A person like me places a lot of value in her ability to pay attention to the world. Paying attention inspires her; makes her happier and more alive. Paying attention to her immediate world gets her out of her head. She is connected with the streets and patterns of movement in and around them.
Sometimes the city – in spite of its noise, in spite of the cacophony and vast numbers of people – brings her not a little joy. Particularly at twilight.
Twilight, dusk, eventide, nightfall, sundown – whatever you want to call it, it's beautiful. And beautiful thing number fifty-seven.
Thirteen: Today’s sunshine. It’s above O°C, for starters, and that is always a bloody beautiful day this time of year. But the sun – whooo boy do we need it. I take vitamin D supplements but there’s an extra dose of something in that sunshine – like some secret vitamin that worms its way through your pores and bones and finds its way to your soul.
But it’s more than that today – the sun is different today. It's closer, more present. I could feel it enveloping me down there on the ground, as opposed to just shining down and filtering its way through the blanket of winter. It’s as if spring is hovering at the door deciding whether to come in. I say come on in Spring – you’re never more beautiful than you are when you’re hovering at the door.
Fourteen: This post by Steve. My friend – women everywhere are going to be jealous of your beached goddess. Finding wonder in long-established love, what could be more beautiful?
Fifteen: This cookbook, which I bought on the weekend. I have to make myself not buy cookbooks; I could sit and look at them forever. But I allowed myself this one because I buy the magazine often and I justified the cookbook thinking that instead of buying the magazine every month, I would buy this at the cost of less than two issues. (Who am I kidding? It’s a beautiful magazine.)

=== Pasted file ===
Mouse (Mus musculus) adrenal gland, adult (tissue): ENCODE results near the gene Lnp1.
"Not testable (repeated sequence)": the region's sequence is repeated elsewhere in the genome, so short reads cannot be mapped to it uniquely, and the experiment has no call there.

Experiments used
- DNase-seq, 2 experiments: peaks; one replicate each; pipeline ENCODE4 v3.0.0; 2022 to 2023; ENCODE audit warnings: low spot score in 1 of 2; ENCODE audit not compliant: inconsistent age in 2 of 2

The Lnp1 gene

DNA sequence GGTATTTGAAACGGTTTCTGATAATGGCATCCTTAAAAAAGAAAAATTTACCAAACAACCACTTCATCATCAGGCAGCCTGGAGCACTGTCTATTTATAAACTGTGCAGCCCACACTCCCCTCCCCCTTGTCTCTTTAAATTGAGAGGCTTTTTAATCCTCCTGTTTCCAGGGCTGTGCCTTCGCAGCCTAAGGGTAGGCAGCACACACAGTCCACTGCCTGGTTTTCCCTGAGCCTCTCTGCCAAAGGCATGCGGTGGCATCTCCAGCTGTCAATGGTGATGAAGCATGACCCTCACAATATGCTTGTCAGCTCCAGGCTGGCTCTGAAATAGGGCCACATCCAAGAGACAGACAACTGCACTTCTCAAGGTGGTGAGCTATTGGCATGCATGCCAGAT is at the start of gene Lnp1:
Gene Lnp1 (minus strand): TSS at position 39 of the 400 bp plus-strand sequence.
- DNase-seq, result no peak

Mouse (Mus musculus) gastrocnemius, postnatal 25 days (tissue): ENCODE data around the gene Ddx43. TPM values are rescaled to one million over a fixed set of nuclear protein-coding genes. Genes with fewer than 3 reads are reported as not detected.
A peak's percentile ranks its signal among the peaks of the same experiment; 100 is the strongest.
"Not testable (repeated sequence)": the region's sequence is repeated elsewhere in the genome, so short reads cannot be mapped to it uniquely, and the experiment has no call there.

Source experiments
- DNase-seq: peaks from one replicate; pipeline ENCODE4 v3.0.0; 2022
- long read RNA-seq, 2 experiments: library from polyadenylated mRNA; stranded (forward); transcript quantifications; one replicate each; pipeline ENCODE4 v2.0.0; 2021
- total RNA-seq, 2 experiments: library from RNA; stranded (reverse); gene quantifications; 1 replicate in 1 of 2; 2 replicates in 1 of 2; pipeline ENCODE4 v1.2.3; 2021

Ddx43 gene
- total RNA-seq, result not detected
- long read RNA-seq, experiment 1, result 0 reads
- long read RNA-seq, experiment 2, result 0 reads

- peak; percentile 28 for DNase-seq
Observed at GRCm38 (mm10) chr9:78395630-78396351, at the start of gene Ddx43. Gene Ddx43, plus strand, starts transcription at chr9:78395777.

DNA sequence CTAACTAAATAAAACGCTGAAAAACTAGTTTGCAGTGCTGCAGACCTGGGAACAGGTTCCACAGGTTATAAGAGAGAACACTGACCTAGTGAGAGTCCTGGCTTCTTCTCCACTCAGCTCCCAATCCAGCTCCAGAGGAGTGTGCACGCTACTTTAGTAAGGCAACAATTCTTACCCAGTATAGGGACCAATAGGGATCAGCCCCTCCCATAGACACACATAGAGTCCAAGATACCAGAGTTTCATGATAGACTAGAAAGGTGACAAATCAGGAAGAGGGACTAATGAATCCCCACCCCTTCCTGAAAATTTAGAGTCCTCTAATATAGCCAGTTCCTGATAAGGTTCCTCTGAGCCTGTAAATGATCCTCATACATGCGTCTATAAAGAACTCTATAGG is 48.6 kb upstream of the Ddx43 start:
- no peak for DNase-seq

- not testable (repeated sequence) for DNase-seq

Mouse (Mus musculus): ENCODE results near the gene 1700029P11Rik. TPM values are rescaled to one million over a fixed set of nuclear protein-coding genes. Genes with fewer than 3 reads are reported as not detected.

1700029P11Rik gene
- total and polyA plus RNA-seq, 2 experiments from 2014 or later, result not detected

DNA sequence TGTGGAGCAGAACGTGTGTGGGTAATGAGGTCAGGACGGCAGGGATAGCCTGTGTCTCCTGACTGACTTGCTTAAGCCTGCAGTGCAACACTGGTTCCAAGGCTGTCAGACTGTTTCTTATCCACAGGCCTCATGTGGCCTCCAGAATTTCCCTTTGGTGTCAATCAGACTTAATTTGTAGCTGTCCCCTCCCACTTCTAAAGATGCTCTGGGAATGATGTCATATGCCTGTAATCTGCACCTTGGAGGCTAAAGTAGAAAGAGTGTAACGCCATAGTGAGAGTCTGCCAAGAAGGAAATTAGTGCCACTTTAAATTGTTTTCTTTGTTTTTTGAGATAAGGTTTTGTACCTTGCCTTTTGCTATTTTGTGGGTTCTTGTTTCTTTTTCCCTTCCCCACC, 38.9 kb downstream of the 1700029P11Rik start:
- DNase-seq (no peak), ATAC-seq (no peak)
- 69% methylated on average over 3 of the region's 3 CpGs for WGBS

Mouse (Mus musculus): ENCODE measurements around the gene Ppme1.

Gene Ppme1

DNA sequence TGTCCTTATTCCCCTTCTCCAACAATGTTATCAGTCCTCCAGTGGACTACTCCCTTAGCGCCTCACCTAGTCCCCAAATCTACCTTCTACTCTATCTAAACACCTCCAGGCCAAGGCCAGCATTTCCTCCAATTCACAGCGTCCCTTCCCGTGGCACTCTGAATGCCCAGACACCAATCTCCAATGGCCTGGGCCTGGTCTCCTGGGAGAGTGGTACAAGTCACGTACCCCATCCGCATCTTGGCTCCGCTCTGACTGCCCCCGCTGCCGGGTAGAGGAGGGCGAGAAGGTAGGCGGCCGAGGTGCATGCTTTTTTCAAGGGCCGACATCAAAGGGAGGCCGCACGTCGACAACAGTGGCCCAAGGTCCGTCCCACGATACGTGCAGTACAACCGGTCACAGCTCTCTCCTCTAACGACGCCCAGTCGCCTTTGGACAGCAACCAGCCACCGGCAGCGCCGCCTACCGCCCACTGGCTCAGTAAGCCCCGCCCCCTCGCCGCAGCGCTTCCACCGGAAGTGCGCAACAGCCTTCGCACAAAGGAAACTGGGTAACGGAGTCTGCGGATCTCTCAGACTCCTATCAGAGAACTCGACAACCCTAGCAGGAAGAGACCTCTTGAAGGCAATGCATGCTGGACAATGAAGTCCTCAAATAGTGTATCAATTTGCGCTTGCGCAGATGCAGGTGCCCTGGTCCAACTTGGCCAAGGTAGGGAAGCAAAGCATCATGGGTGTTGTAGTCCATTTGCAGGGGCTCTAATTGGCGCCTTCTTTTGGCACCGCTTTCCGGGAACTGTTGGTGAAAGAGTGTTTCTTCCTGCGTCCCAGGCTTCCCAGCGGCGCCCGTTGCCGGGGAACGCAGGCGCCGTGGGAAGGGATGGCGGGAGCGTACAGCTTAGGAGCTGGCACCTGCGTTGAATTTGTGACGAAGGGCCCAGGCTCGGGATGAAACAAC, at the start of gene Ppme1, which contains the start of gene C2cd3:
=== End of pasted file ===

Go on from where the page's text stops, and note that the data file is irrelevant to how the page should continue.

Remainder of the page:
These days I'm particularly enamoured with cookbooks featuring natural, unprocessed food. Natural food is of the most beautiful gifts this planet shares with us, and meals that are simply and lovingly prepared from it is more beauty for the soul. This winter I’m in love with food more than I’ve ever been – maybe it was my way of enduring embracing the winter months. When my television is on, it’s on Food Network most of the time – when I'm not cooking and eating, I'm watching somebody else cooking and eating.
Recently I had to put a moratorium on kitchen activities because I had too many things saved in the freezer for my lunches and dinners. I’ve used it up and am rocking the kitchen again. Last night I made Turkey Chili Taco Soup and I’m counting down the minutes until lunchtime so I can eat it.
Sixteen: How I feel when I do yoga. My body is not a lot of things. But it continues to be flexible and bendy and for that I feel fortunate, because the little bit of heaven I feel at the end of a yoga session is something you just can’t bottle. I’m so ready for serious some outside action again, but in the meantime, daily yoga makes me happy – and beautiful.